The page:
DENIS LAVANT   EDITH SCOB   EVA MENDES   KYLIE MINOGUE

HOLY MOTORS

 ​Every year there are the films that work truly outside the realm of what most movie watchers consider “normal”. Last year we had The Tree of Life that became quite a critical hit and Melancholia that did not. Whether you like these kinds of films or not, at least we can admire that a small group of filmmakers are thinking and working outside of the system and on a higher level of creativity. Holy Motors is a film that will have the vast majority of audiences confused or disinterested, and while it isn’t a film that I love or would ever see again, it’s certainly creative and unique.

​When Mr. Oscar (Levant) leaves his home in the morning, he greets his driver Celine (Scob) and gets into his white limo to begin the day's “appointments”. Oscar’s appointments are not business meetings, they are instead scenes. Inside the limo he will read the folder for that appointment and disguise himself accordingly. For instance, his first appointment has him disguised as a helpless beggar on the street, while in the second he is filming a science fiction porno in motion capture. This goes on throughout the day as he journeys from one setting to another inside Paris.

​Everyone can decipher the plot of Holy Motors for themselves (some won’t care enough to think about it). For me, I imagined that in the film The Truman Show, Truman never left and this is what his reality became. Oscar goes from place to place and even speaks about all the hidden cameras and how it was easier when the cameras were so large. Where Truman’s life was one big show, Oscar is an actor in many roles. The earlier “appointments” I found the most interesting and the later seem to drag on, almost as if Oscar was tired and the pace had slowed.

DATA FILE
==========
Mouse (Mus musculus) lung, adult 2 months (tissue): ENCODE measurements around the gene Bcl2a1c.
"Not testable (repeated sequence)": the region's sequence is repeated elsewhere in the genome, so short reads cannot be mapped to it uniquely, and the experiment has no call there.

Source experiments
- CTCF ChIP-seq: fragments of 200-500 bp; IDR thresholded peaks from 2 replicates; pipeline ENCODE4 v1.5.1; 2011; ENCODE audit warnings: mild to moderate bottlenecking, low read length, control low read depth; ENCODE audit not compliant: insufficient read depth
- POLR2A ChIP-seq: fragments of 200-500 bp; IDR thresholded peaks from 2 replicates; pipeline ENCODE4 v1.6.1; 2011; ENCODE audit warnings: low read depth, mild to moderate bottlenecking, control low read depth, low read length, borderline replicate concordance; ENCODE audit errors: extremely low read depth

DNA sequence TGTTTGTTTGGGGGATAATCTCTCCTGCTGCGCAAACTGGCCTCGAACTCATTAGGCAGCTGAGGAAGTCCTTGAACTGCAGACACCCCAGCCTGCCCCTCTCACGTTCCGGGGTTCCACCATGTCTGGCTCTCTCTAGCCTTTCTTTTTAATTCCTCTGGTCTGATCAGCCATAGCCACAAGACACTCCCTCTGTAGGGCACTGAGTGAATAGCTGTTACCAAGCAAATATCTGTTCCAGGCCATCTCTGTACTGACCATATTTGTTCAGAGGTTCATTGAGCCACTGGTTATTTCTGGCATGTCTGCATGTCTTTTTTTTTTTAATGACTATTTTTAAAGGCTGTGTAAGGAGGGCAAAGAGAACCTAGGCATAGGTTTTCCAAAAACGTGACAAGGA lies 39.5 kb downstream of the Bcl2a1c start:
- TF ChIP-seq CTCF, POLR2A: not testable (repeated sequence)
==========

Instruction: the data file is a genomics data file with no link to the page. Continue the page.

​The grave troll, featuring Eva Mendes, is the most memorable because we watch Oscar dressed as a disgusting troll, eating flowers as he walks through graveyards and into a photo shoot where he captures Eva Mendes. However, my favorite scene was the “interval”, which is almost a musical sequence half way through with everyone playing music boxes, and it's great music. I did get restless near the end when he begins to play less exciting characters, including the man dying in the bed; the fast pace was one of the elements that kept me interested. A colleague made the remark that this is the film he wanted Cosmopolis to be, and I would certainly agree with that.

 Final Thought  - One of the most startling and creative films of the year, but only for a select audience.


Grade B-

By: Dustin Chase